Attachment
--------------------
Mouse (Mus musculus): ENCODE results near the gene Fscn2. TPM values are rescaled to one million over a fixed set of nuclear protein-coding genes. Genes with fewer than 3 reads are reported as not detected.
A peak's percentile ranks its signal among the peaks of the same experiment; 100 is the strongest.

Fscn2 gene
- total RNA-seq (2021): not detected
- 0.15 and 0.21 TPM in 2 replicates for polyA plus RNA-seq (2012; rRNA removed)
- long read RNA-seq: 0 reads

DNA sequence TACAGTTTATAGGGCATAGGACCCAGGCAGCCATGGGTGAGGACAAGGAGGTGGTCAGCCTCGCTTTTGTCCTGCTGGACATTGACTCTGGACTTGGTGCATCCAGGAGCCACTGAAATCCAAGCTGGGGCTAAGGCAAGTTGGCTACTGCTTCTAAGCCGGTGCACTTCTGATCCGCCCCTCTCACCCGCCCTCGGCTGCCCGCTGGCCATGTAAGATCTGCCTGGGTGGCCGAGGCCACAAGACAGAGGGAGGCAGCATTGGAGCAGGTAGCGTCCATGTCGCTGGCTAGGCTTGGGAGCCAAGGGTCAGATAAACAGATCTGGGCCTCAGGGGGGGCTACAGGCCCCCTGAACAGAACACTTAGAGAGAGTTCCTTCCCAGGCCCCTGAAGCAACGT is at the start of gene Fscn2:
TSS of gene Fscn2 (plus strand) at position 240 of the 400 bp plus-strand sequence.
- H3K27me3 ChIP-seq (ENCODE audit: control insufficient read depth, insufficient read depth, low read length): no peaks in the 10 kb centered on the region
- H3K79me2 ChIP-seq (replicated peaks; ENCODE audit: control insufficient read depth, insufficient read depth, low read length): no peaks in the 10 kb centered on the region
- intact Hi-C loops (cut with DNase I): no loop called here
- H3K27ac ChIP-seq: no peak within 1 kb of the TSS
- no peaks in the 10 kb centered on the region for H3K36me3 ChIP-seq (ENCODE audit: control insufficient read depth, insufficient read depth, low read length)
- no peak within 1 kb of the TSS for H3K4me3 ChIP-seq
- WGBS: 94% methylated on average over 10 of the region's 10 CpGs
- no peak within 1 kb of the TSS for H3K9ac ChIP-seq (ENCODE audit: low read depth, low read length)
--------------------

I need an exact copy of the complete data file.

Mouse (Mus musculus): ENCODE results near the gene Fscn2. TPM values are rescaled to one million over a fixed set of nuclear protein-coding genes. Genes with fewer than 3 reads are reported as not detected.
A peak's percentile ranks its signal among the peaks of the same experiment; 100 is the strongest.

Fscn2 gene
- total RNA-seq (2021): not detected
- 0.15 and 0.21 TPM in 2 replicates for polyA plus RNA-seq (2012; rRNA removed)
- long read RNA-seq: 0 reads

DNA sequence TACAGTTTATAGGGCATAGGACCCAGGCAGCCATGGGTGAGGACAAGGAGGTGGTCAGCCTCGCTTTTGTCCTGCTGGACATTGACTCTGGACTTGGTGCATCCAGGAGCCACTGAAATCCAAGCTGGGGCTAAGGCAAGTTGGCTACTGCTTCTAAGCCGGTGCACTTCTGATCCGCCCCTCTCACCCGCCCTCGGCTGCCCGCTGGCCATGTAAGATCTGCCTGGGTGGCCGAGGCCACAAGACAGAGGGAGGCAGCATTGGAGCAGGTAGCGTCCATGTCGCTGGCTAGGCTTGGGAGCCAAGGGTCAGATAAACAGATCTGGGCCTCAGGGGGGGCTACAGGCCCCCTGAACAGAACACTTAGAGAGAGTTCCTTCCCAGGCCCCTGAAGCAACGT is at the start of gene Fscn2:
TSS of gene Fscn2 (plus strand) at position 240 of the 400 bp plus-strand sequence.
- H3K27me3 ChIP-seq (ENCODE audit: control insufficient read depth, insufficient read depth, low read length): no peaks in the 10 kb centered on the region
- H3K79me2 ChIP-seq (replicated peaks; ENCODE audit: control insufficient read depth, insufficient read depth, low read length): no peaks in the 10 kb centered on the region
- intact Hi-C loops (cut with DNase I): no loop called here
- H3K27ac ChIP-seq: no peak within 1 kb of the TSS
- no peaks in the 10 kb centered on the region for H3K36me3 ChIP-seq (ENCODE audit: control insufficient read depth, insufficient read depth, low read length)
- no peak within 1 kb of the TSS for H3K4me3 ChIP-seq
- WGBS: 94% methylated on average over 10 of the region's 10 CpGs
- no peak within 1 kb of the TSS for H3K9ac ChIP-seq (ENCODE audit: low read depth, low read length)